What Got You Here Won’t Get You There is an excellent book, well deserving of the interest and hype that surrounds it. Goldsmith has the reputation of being one of the most effective executive coaches in the business. His experience in coaching senior management into higher levels of achievement and productivity has led to Goldsmith identifying a number of habits that inhibit the promotion of such managers. This book identifies those habits and provides guidance on how best to overcome them and reach the higher levels of performance to which managers aspire.
Section 1 – The Trouble With Success
Chapter 1 – You are here
In this chapter, Goldsmith sets the scene for the problems he is addressing by highlighting the types of behaviour that stop people progressing up the promotion ladder. He presents a number of case studies that outline the problems that people generate for themselves and which typify the ways in which people sabotage their careers.
Chapter 2 – Enough about you
Goldsmith uses this chapter to establish his professional credibility. He rolls out his impressive CV and then outlines some of the techniques that he employs to coach people to higher levels of performance. His primary tools include 360 degree feedback and a habit of encouraging his clients to accept feedback as a gift rather than a personal criticism.
Section 2 – The Twenty Habits That Hold You Back From The Top
Chapter 3 – The success delusion or why we resist change
Successful people have confidence. However, this may lead to over confidence as we become deluded into thinking our past successes predict our future performance.
Goldsmith outlines the 4 beliefs that help us become successful.
- I have succeeded – therefore, I have skills and talent
- I can succeed – I have confidence that I will succeed
- I will succeed – because I have the motivation to succeed
- I choose to succeed – in choosing, I will succeed
Our previous successes lead us to a belief that we will succeed because of our current level of achievement is, and that all we need do is continue to behave the way we have in order to continue to succeed. This may not always be the case.
Chapter 4 – The Twenty Habits
Goldsmith points out the twenty most annoying interpersonal issues that prevent people progressing. These are:
- Winning too much – Sometimes it is better to accept a lower output level for the benefit of team cohesion.
- Adding too much value – The feeling that we need to add value to everything we touch.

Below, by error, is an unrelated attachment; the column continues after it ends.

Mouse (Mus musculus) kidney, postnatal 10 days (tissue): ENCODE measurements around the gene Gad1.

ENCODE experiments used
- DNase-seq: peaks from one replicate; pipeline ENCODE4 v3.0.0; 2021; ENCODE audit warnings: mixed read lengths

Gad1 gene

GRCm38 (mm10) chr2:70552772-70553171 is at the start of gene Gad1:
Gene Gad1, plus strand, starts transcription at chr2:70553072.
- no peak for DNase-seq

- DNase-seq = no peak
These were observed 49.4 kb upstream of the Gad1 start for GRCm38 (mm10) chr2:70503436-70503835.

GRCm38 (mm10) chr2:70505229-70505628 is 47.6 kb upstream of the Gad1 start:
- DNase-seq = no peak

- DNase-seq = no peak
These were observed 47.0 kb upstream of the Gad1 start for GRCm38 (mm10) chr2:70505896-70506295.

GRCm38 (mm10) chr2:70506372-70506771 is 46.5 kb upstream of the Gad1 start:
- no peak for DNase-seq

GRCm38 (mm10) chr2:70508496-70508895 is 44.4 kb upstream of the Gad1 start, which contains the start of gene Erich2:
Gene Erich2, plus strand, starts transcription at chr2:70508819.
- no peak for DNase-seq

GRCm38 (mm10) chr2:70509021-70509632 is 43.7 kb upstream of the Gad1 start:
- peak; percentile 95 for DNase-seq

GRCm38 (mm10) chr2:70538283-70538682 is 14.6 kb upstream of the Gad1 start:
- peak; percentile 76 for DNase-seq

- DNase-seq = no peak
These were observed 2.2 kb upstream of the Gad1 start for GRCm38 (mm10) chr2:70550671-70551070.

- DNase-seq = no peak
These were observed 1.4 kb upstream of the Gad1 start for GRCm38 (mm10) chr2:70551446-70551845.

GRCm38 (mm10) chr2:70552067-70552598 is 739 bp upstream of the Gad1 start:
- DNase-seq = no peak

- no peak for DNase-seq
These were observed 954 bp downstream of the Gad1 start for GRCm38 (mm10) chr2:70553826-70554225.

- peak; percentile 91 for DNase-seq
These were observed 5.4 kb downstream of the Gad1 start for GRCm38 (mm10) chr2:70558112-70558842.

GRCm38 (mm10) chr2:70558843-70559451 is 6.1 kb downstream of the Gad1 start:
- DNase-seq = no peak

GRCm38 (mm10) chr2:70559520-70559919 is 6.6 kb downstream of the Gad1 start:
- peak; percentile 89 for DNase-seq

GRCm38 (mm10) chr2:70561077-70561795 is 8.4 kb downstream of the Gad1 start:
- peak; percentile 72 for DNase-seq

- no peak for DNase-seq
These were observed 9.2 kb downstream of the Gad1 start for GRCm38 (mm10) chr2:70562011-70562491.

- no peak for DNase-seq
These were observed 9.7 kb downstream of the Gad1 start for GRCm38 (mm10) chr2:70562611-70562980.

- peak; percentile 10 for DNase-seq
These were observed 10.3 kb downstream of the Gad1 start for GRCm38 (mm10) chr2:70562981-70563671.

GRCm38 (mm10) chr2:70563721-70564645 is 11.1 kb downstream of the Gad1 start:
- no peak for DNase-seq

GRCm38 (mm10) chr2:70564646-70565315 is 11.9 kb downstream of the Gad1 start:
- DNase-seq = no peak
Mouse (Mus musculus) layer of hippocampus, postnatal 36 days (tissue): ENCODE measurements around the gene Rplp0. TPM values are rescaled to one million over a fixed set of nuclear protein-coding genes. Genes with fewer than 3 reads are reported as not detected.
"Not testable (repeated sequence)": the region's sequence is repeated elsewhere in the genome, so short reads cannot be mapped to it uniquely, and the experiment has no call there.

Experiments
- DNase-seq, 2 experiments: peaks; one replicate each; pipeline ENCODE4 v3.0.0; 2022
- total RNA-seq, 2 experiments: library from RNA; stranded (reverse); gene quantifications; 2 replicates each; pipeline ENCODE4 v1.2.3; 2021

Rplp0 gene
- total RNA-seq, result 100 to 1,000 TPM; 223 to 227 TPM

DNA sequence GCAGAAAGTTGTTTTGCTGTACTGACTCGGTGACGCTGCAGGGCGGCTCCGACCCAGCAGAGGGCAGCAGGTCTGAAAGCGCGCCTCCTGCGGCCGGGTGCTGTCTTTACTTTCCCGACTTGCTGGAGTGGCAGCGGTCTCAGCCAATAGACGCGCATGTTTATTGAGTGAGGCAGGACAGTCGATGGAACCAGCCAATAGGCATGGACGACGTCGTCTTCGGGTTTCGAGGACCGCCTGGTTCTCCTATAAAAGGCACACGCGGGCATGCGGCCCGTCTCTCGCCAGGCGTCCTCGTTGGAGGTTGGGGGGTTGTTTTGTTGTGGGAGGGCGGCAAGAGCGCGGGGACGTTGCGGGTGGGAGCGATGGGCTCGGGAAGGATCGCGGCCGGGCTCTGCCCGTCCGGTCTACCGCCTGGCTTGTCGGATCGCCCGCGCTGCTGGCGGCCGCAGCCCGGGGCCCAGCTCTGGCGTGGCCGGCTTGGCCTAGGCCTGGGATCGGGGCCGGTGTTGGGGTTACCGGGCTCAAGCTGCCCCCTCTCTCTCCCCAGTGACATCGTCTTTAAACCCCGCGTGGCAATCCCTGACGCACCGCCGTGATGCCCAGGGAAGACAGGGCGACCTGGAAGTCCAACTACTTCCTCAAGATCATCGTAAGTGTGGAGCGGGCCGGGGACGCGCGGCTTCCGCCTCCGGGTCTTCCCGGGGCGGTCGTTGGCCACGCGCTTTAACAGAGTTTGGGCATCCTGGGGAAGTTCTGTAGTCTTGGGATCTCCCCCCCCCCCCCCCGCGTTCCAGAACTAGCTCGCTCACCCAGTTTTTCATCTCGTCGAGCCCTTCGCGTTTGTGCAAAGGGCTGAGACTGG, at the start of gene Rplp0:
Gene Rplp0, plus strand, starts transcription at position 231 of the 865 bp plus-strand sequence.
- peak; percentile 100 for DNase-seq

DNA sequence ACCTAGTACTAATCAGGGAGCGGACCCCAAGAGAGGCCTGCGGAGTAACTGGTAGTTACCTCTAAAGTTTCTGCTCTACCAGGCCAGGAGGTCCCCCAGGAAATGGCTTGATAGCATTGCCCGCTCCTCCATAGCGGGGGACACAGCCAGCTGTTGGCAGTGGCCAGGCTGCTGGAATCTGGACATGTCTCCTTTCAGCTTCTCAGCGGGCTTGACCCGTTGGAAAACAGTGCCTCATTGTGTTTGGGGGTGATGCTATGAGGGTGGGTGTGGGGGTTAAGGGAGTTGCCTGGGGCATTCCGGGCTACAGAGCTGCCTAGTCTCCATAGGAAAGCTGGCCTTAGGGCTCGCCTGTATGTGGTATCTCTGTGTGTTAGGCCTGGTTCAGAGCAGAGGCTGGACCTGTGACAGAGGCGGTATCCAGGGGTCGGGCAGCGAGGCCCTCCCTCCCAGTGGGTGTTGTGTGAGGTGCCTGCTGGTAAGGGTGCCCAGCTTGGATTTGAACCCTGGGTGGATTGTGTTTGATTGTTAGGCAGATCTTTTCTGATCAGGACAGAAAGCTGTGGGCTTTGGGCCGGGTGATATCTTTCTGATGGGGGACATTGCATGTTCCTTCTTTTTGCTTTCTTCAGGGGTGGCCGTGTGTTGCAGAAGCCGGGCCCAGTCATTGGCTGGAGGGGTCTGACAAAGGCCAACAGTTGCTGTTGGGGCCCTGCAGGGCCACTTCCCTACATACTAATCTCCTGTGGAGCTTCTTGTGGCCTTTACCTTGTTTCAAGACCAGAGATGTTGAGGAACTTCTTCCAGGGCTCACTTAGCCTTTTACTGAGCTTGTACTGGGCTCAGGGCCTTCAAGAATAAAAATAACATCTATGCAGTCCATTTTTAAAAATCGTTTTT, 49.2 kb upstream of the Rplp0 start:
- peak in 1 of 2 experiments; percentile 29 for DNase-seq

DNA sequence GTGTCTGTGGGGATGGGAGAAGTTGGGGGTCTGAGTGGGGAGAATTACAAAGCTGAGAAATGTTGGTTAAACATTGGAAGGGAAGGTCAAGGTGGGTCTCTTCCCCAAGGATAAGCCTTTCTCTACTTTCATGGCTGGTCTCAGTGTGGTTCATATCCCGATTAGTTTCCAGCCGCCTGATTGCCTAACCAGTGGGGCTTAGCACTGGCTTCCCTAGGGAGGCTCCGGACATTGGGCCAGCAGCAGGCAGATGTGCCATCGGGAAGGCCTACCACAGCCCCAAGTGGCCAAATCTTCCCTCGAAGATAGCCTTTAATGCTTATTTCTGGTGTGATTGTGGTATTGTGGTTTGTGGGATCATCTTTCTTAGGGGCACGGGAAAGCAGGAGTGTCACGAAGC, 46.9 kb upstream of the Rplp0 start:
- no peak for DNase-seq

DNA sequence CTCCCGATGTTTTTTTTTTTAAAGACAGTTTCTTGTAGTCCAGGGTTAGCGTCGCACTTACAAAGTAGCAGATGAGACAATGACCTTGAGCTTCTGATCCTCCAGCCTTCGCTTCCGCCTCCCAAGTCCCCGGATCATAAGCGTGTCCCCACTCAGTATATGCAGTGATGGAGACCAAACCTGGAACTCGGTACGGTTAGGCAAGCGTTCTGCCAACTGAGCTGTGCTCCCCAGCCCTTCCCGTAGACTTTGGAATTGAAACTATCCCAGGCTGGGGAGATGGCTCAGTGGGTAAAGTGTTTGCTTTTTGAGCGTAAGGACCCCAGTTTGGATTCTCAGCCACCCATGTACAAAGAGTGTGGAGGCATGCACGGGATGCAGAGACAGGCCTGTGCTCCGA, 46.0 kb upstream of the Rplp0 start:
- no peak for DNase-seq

- Passing judgement – in comparison with our own standards.
- Making negative comments – Needless negative input.
- Starting a sentence with ‘No’, ‘But’ or ‘However’- This automatically invalidates the previous comment.
- Showing how smart we are – Personal Hubris
- Speaking when angry – Feeding off emotion rather than logic.
- Negativity – Defeatist attitudes are infectious.
- Withholding information – Attempting to maintain an advantage over others.
- Failing to give proper recognition – Not giving positive feedback.
- Claiming the credit for the work of others – Fraudulent activity.
- Making excuses – Asking for forgiveness for consistently inappropriate behaviour.
- Clinging to the past – Blaming previous events for current shortfalls.
- Playing favourite – This equates to unfair and inconsistent treatment.
- Refusing to express regret – Not taking responsibility for your actions.
- Not listening – Disrespect in its simplest form.
- Failing to express gratitude – Just bad manners.
- Punishing the messenger – The messenger is often innocent!
- Passing the buck – Blaming others.
- Excessive need to be me – Not everything is about you!
Chapter 5 – The twenty first habit: Goal Obsession
Goal obsession is the focus on the specific goal we want at the cost of the overall outcome we are aiming for. Ask yourself, ‘What am I achieving here and how does is support the overall mission or aim?’
Section 3 – How We Change For The Better
Chapter 6 – Feedback
The most effective feedback is confidential 360 degree feedback. It requires 4 commitments from you and the people in the organisation:
- Let go of anything hurtful in the past
- Be truthful
- Aim to be supporting and helpful not negative and hurtful